Top 2020 Trends: Universal Design & Multigenerational Housing
Universal design is much more than a fad or style, rather it's a design approach. As one of the fastest growing trends in the housing market, this design approach continues to gain momentum as more homeowners and housing professionals learn further about it. It is important to first understand what universal design is.
Universal Design is a design principle that takes into account the diverse needs and abilities of all people who will use it. It creates an environment that is more inclusive and can be accessed, understood and used to the greatest extent possible by all people regardless of their age, size, and ability. In essence, it is a fundamental practice of improving the original design.
Many homeowners are focusing on these design principles seeking to create a safer environment for themselves to continue living and aging-in-place, for aging parents that may be moving in, or to increase visit ability for family members and guests. This forward-thinking mindset takes into account all members that could be in your home at any point. From toddlers to those young at heart, we all have varying abilities and disabilities throughout life. Small modifications and minor renovation projects can make a big impact on your ability to adapt to these changing needs.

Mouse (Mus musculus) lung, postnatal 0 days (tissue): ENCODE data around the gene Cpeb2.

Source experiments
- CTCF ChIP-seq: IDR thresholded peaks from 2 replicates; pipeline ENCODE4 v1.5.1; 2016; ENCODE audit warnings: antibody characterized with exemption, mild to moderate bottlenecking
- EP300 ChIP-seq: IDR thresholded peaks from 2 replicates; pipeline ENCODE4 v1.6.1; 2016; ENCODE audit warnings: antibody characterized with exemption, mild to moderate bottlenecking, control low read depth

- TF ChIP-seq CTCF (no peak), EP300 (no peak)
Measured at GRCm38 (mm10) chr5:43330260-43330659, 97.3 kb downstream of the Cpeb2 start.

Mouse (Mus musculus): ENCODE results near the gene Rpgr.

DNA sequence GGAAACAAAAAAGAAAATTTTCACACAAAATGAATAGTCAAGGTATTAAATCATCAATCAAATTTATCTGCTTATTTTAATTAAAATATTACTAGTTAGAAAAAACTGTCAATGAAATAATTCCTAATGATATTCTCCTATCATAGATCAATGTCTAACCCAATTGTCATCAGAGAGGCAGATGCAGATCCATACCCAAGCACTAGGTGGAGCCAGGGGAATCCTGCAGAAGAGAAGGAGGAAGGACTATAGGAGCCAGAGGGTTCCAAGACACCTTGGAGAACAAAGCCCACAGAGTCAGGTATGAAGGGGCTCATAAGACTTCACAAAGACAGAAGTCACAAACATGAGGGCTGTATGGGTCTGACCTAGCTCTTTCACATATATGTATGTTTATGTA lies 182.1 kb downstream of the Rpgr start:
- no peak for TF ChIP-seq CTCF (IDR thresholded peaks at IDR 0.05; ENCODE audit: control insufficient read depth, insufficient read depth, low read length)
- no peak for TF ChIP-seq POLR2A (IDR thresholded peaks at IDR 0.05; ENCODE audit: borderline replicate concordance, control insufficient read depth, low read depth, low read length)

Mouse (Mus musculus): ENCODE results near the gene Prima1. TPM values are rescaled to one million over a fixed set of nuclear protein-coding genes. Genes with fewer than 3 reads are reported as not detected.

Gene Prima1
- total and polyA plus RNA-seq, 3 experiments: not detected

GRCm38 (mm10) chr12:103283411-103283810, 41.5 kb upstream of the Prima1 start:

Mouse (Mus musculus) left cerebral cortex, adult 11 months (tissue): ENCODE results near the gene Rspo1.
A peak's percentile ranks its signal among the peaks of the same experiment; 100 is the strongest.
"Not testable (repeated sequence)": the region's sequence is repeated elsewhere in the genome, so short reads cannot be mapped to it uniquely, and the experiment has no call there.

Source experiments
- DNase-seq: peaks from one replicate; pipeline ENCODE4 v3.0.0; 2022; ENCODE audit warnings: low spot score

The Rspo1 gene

A few of the most common universal design features that you can start tackling immediately are:
- Swap out cabinetry knobs for pulls that are easier to grasp.
- Choose appliances that have operational buttons on the front that are within reach.
- Widen doorways for increased accessibility for strollers, wheelchairs or other walking aids.
- Incorporate grab bars into bathroom designs, closets, doorways or other areas where you may need added stability.
- Remove the tub and opt for a curbless shower. Having a barrier free entrance minimizes tripping. Talk to your remodel contractor about incorporating a bench seat and handheld shower head into your new shower design.
- Relocate the microwave onto a countertop or in a base cabinet instead of above the stove to help reduce risk of burns.
- Minimize slip and fall hazards in the home paying particular attention to flooring choices, flooring transition areas and eliminating the use of rugs.
- Re-configure storage spaces to eliminate hard to reach areas.
- Add effective lighting that can adapt and highlight particular areas, especially in the kitchen, bathroom and hallways.
- Switch from knob door handles that can be difficult to grip to lever handles.
- Install automatic lighting that will come on when someone approaches. This is especially convenient for bathrooms to ensure safety during the night.